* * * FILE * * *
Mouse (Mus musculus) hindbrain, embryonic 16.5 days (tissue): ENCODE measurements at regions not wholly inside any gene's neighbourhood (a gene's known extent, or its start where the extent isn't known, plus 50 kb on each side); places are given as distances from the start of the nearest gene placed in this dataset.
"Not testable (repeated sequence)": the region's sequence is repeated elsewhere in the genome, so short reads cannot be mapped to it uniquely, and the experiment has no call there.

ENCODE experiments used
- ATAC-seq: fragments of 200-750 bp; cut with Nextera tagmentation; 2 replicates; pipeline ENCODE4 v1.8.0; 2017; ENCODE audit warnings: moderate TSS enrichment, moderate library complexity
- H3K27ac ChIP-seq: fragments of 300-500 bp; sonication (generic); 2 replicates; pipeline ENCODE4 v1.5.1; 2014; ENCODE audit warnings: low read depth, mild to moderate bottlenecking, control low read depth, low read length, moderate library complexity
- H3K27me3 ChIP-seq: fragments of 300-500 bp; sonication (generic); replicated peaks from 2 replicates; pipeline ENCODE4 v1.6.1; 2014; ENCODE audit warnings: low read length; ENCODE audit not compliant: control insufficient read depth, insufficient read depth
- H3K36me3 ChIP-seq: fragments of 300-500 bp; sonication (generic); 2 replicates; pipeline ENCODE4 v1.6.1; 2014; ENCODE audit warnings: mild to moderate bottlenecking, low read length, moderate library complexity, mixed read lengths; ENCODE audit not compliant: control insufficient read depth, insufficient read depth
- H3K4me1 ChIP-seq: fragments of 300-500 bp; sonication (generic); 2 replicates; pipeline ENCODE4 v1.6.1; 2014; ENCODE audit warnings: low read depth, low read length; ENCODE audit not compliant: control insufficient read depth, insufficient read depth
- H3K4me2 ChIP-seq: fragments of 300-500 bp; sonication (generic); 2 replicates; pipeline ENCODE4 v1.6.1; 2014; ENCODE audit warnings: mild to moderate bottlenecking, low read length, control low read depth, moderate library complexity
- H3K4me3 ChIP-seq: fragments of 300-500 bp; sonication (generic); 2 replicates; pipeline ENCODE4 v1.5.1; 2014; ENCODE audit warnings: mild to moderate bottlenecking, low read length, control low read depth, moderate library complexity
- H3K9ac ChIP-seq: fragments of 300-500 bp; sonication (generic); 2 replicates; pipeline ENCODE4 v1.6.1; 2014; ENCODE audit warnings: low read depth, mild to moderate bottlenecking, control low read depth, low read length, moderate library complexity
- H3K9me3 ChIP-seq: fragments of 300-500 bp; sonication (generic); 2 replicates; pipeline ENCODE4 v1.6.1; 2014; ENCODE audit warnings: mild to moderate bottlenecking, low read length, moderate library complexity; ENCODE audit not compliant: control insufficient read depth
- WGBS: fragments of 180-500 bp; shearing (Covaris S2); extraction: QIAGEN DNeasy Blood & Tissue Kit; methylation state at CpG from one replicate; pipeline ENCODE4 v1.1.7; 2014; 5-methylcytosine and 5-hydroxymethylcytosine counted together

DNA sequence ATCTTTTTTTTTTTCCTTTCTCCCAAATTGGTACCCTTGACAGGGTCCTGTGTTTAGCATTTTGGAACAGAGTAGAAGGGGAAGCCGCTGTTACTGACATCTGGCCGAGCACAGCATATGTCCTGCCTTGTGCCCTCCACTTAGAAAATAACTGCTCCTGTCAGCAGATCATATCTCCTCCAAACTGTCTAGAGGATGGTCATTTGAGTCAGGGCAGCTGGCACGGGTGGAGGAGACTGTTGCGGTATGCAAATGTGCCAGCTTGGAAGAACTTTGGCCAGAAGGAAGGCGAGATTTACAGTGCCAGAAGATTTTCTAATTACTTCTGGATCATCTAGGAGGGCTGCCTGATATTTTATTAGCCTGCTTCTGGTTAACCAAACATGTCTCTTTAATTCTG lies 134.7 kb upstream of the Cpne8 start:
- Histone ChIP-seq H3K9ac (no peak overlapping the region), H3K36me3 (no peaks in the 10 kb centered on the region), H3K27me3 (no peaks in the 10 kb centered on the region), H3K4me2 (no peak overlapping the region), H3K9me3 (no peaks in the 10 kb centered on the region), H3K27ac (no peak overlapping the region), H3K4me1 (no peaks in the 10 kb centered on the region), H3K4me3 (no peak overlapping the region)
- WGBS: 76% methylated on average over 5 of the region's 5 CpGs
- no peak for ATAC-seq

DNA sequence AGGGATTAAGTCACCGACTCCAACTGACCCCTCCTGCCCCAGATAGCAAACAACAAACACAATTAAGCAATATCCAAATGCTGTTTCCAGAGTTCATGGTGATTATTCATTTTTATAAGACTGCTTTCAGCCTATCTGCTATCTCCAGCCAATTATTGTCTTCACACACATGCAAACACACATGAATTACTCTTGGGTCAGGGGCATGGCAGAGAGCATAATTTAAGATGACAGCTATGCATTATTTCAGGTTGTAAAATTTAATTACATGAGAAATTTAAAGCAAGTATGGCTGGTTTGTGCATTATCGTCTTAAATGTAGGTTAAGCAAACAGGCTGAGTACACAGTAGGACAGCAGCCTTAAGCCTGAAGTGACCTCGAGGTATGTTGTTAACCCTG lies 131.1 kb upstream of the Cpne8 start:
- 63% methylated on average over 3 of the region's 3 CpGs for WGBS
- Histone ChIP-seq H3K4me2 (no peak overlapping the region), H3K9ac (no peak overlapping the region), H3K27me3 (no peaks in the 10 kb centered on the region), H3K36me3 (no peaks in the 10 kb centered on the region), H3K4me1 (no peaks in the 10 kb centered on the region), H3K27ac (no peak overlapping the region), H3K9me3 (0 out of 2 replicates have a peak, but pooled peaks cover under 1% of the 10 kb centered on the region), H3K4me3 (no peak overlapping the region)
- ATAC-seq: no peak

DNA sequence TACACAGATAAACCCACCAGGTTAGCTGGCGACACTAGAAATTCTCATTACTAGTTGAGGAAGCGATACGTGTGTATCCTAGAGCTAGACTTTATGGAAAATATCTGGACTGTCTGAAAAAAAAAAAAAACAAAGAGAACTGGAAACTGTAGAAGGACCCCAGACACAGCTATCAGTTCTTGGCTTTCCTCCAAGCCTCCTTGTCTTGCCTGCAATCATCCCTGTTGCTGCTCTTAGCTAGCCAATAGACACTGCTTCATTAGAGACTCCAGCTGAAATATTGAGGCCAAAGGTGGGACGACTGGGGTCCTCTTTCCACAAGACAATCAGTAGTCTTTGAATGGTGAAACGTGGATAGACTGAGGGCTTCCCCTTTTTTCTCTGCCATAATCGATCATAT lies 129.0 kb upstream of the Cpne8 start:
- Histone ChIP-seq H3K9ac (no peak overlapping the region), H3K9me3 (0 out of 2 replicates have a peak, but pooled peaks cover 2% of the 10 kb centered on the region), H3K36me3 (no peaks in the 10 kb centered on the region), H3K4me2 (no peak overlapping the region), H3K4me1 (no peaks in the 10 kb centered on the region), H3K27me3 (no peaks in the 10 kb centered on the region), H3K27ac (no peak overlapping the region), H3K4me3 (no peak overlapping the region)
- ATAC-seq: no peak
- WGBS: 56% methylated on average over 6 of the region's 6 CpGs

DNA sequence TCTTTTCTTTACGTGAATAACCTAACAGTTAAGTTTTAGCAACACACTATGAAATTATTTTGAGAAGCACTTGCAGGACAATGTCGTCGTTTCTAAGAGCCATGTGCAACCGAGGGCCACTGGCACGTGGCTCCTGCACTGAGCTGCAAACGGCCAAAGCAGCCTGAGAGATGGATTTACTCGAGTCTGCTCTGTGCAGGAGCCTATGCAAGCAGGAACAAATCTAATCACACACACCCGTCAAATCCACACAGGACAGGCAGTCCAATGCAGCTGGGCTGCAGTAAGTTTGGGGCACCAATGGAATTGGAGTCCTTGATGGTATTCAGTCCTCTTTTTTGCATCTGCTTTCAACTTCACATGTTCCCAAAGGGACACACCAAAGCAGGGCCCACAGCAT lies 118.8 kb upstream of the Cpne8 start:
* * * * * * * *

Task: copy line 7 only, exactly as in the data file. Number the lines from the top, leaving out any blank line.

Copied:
- H3K36me3 ChIP-seq: fragments of 300-500 bp; sonication (generic); 2 replicates; pipeline ENCODE4 v1.6.1; 2014; ENCODE audit warnings: mild to moderate bottlenecking, low read length, moderate library complexity, mixed read lengths; ENCODE audit not compliant: control insufficient read depth, insufficient read depth